Some former intelligence officials take it a step further, claiming that CIA drone strikes kill far fewer civilians that the military’s — but the agency’s figures aren’t public, and outside groups that track drone strike casualties say the US military routinely undercounts its collateral deaths, making an accurate comparison difficult to draw.
The Biden administration insists that it has the tools to carry out successful “over the horizon” missions. McKenzie on Friday argued that the failure of the Aug. 29 strike was not predictive of the challenges of “over the horizon.”
“This was a self-defense strike based on an imminent threat to attack us,” McKenzie said. “That is not the way we would strike in an (over the horizon) mission” — because the standards would be higher for conducting such a strike, he said, and “we’ll have a lot more opportunity probably than we had under this extreme time pressure to take a look at the target.”
But sources tell CNN the Biden administration is still grappling with the mechanics of how it will structure the counterterrorism mission in Afghanistan going forward. Some intelligence officials privately belittle “over the horizon” in Afghanistan as “over the rainbow.”
Building a strike
For eight hours on August 29, intelligence officials tracked the movements of Zemari Ahmadi, a longtime worker for a US aid group, based on a tenuous connection to ISIS-K: Ahmadi had a short interaction with people in what the military believed was an ISIS safe house.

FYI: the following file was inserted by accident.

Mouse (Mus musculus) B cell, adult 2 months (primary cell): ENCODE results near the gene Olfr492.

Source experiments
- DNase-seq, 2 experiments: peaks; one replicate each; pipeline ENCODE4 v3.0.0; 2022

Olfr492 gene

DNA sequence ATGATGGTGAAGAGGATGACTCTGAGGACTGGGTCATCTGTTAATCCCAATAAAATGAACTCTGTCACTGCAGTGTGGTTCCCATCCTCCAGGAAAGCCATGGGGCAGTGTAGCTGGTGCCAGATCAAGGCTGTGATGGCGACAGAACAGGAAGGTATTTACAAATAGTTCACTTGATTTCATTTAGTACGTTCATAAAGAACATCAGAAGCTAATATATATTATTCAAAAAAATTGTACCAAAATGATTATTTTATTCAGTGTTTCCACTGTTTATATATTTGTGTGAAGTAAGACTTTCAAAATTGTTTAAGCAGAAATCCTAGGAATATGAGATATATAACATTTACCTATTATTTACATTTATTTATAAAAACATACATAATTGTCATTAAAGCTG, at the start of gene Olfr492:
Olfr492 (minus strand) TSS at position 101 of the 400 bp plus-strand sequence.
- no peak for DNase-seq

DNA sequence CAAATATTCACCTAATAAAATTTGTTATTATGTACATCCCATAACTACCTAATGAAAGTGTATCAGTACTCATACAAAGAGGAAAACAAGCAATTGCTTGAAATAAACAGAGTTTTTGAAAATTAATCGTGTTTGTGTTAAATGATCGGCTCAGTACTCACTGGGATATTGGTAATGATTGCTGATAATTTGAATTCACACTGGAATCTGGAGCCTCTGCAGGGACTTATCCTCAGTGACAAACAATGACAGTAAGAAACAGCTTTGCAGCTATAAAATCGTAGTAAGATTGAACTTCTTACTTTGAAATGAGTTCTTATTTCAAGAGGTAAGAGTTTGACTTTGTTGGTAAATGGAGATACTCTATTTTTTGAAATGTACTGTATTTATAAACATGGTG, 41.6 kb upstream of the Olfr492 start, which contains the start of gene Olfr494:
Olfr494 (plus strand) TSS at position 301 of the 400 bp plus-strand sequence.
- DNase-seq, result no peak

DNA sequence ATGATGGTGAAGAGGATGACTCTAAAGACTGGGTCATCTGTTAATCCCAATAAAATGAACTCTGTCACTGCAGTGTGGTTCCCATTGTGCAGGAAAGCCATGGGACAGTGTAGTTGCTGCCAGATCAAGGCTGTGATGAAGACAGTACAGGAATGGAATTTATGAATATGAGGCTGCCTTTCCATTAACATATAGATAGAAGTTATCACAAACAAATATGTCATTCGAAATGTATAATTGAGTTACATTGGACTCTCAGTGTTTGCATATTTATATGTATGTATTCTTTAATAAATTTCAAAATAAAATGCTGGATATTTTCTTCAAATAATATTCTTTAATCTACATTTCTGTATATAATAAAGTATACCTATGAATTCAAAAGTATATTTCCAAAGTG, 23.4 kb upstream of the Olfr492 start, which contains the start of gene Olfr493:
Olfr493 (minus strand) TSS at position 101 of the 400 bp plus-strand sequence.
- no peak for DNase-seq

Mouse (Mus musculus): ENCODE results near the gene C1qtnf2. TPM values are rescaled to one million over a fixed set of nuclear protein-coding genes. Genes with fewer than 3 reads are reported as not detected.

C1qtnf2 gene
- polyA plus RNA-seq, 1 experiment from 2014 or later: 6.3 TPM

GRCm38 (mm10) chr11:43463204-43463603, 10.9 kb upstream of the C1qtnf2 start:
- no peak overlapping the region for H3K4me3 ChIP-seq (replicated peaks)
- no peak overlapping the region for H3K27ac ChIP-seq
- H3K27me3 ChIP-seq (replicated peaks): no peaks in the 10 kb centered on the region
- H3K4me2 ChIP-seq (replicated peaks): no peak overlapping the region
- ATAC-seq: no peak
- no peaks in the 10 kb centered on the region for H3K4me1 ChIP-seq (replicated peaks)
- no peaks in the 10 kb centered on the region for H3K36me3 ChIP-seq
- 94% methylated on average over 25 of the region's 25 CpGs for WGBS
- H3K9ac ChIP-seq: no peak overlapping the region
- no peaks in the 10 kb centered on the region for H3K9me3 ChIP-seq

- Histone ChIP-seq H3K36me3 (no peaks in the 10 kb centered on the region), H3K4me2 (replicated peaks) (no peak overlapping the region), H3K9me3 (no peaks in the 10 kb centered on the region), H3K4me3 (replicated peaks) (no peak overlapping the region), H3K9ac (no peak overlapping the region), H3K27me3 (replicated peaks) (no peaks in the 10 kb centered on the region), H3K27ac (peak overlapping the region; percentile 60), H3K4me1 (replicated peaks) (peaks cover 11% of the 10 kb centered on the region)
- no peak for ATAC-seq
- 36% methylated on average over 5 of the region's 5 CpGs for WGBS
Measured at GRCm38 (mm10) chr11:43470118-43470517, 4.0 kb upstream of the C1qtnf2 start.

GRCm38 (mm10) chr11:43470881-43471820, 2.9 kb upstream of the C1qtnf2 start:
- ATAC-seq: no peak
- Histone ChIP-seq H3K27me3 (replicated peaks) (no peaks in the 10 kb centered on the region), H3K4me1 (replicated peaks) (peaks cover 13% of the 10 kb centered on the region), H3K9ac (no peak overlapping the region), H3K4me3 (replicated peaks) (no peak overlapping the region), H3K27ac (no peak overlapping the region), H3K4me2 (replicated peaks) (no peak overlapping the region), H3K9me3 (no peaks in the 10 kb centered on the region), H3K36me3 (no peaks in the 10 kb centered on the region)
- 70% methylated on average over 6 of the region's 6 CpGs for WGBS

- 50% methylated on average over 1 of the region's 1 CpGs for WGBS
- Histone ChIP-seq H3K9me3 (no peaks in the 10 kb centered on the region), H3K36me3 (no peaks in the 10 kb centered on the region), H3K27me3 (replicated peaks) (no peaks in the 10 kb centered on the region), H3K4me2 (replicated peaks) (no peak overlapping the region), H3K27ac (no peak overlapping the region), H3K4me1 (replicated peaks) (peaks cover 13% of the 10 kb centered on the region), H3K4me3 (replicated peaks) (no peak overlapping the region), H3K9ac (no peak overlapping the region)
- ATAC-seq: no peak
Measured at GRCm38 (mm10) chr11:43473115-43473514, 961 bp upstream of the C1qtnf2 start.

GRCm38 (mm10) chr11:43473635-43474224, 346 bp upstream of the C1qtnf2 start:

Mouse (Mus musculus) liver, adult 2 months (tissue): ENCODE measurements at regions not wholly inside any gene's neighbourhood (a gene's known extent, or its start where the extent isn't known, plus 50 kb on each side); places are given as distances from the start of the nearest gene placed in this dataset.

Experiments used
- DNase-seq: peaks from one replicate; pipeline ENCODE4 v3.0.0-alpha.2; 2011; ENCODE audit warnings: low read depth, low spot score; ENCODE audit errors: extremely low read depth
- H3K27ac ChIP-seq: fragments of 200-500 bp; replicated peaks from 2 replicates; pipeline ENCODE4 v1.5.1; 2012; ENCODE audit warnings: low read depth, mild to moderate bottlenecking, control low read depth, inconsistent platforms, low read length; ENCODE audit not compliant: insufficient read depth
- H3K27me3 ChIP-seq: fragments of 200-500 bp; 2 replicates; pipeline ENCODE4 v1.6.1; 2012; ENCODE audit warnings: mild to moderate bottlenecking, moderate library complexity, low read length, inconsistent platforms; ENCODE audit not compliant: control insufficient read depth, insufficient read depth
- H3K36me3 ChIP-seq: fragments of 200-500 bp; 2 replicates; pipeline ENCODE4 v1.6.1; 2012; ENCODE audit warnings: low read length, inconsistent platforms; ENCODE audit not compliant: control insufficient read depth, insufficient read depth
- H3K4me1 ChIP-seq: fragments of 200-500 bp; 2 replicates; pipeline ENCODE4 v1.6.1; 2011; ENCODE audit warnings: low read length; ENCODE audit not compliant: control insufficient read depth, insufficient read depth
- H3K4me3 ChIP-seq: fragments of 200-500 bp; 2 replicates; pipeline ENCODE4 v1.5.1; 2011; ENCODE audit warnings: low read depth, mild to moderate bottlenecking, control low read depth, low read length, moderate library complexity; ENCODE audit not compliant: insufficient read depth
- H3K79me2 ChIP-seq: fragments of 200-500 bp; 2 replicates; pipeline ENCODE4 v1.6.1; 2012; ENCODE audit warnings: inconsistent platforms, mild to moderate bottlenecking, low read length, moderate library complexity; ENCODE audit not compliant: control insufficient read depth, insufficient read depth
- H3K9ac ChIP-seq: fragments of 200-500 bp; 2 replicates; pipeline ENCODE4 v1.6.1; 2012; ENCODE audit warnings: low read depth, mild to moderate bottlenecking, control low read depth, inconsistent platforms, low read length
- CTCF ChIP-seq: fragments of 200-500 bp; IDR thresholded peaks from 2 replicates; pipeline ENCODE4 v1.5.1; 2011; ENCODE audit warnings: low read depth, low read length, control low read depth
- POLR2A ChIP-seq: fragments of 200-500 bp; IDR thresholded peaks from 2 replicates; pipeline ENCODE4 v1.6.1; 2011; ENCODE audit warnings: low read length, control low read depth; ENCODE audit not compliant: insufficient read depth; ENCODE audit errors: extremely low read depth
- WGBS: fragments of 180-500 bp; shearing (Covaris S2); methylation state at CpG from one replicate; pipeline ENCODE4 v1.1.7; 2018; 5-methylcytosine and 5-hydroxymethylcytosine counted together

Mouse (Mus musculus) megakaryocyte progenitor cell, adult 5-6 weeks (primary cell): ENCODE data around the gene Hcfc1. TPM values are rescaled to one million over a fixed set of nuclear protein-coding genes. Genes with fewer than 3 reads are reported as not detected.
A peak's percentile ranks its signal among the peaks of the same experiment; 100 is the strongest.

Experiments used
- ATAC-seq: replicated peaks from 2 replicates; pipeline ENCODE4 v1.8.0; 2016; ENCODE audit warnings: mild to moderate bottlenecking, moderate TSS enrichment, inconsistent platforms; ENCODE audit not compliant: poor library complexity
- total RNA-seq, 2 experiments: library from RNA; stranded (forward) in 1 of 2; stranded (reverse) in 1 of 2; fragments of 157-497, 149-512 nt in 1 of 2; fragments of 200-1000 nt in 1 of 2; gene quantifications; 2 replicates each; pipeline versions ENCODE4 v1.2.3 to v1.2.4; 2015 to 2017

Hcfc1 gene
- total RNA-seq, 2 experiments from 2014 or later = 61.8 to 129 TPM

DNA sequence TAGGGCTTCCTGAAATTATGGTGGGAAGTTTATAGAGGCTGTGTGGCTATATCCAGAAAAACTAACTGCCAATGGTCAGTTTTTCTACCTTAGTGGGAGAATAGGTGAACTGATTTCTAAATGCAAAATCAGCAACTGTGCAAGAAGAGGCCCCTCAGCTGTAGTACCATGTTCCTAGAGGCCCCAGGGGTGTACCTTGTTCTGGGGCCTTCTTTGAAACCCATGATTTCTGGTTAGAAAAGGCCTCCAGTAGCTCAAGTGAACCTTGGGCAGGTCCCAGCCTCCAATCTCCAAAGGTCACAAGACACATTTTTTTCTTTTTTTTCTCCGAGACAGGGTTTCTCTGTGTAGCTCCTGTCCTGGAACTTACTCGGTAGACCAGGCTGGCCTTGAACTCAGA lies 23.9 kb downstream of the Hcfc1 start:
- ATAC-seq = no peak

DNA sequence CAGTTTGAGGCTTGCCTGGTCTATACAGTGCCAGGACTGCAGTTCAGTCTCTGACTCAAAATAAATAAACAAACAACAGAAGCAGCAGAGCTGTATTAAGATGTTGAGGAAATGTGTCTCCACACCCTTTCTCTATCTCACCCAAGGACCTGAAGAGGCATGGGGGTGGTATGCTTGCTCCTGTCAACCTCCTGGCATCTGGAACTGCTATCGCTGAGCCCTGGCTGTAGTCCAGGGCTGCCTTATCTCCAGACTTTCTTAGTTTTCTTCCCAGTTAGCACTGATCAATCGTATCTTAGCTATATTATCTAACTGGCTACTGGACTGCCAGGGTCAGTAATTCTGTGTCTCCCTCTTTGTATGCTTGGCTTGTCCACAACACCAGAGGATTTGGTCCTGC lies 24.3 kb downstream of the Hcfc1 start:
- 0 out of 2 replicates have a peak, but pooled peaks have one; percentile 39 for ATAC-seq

That flimsy clue led military commanders to misinterpret Ahmadi’s movements over the course of a relatively normal day. They watched him load water jugs into the back of the car to bring home and believed they were explosives. What military commanders insisted was a large secondary explosion after the Hellfire hit the Corolla — indicating, senior leaders believed, explosives in the trunk — was actually more likely a propane tank located behind the parked car.
Military commanders did not know Ahmadi’s identity when they began tracking his movements.
“We now know that there was no connection between Mr. Ahmadi and ISIS-Khorasan, that his activities on that day were completely harmless and not at all related to the imminent threat we believed we faced, and that Mr. Ahmadi was just as innocent a victim as were the others tragically killed,” Defense Secretary Lloyd Austin said in a statement.
For weeks after the strike, senior military leaders have publicly and privately defended the strike and the intelligence it was based on. Joint Chiefs Chairman Gen. Mark Milley told reporters the strike was “righteous.” The Pentagon insisted that there was a large, secondary explosion that could only have been caused by explosives in the trunk of the car, and that secondary explosion was the cause of the high civilian casualty rate.
In the end, almost everything they asserted turned out to be false.
McKenzie on Friday rejected the notion that the mission was a “complete and utter failure.”
“This particular strike was certainly a terrible mistake and we certainly regret that, and I’ve been very clear that we take full responsibility for it. At the same time, we were carrying out a number of complex operations designed to defend ourselves,” McKenzie said. “So while I agree… this strike certainly did not come up to our standards… I would not qualify the entire operation in those terms.”